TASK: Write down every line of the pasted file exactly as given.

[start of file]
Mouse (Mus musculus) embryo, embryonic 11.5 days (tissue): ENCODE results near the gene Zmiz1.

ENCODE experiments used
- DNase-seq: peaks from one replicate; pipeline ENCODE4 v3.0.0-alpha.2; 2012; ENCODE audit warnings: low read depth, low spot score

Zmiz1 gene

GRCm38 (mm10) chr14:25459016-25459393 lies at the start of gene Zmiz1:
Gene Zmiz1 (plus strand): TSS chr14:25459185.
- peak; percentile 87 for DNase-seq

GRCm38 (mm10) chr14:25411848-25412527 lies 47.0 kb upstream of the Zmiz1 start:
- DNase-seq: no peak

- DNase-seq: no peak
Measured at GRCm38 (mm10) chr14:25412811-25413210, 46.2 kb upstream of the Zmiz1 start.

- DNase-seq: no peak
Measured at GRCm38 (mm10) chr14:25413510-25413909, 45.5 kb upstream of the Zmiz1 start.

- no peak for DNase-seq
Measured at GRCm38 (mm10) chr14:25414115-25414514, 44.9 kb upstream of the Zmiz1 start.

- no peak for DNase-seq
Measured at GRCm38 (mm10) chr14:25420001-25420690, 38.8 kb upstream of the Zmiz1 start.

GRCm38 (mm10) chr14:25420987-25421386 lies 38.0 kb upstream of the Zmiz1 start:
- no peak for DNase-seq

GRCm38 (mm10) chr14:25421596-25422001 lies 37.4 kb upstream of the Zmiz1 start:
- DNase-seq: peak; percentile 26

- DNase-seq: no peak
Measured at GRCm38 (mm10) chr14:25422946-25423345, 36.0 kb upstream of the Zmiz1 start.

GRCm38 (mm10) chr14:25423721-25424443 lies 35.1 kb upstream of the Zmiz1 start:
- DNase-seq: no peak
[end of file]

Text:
Mouse (Mus musculus) embryo, embryonic 11.5 days (tissue): ENCODE results near the gene Zmiz1.

ENCODE experiments used
- DNase-seq: peaks from one replicate; pipeline ENCODE4 v3.0.0-alpha.2; 2012; ENCODE audit warnings: low read depth, low spot score

Zmiz1 gene

GRCm38 (mm10) chr14:25459016-25459393 lies at the start of gene Zmiz1:
Gene Zmiz1 (plus strand): TSS chr14:25459185.
- peak; percentile 87 for DNase-seq

GRCm38 (mm10) chr14:25411848-25412527 lies 47.0 kb upstream of the Zmiz1 start:
- DNase-seq: no peak

- DNase-seq: no peak
Measured at GRCm38 (mm10) chr14:25412811-25413210, 46.2 kb upstream of the Zmiz1 start.

- DNase-seq: no peak
Measured at GRCm38 (mm10) chr14:25413510-25413909, 45.5 kb upstream of the Zmiz1 start.

- no peak for DNase-seq
Measured at GRCm38 (mm10) chr14:25414115-25414514, 44.9 kb upstream of the Zmiz1 start.

- no peak for DNase-seq
Measured at GRCm38 (mm10) chr14:25420001-25420690, 38.8 kb upstream of the Zmiz1 start.

GRCm38 (mm10) chr14:25420987-25421386 lies 38.0 kb upstream of the Zmiz1 start:
- no peak for DNase-seq

GRCm38 (mm10) chr14:25421596-25422001 lies 37.4 kb upstream of the Zmiz1 start:
- DNase-seq: peak; percentile 26

- DNase-seq: no peak
Measured at GRCm38 (mm10) chr14:25422946-25423345, 36.0 kb upstream of the Zmiz1 start.

GRCm38 (mm10) chr14:25423721-25424443 lies 35.1 kb upstream of the Zmiz1 start:
- DNase-seq: no peak